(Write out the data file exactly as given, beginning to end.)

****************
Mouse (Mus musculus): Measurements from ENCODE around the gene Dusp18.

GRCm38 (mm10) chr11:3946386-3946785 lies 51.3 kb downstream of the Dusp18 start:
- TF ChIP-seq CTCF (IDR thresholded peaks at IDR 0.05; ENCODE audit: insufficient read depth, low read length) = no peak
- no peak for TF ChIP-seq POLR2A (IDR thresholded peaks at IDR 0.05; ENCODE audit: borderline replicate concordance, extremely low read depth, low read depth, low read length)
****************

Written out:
Mouse (Mus musculus): Measurements from ENCODE around the gene Dusp18.

GRCm38 (mm10) chr11:3946386-3946785 lies 51.3 kb downstream of the Dusp18 start:
- TF ChIP-seq CTCF (IDR thresholded peaks at IDR 0.05; ENCODE audit: insufficient read depth, low read length) = no peak
- no peak for TF ChIP-seq POLR2A (IDR thresholded peaks at IDR 0.05; ENCODE audit: borderline replicate concordance, extremely low read depth, low read depth, low read length)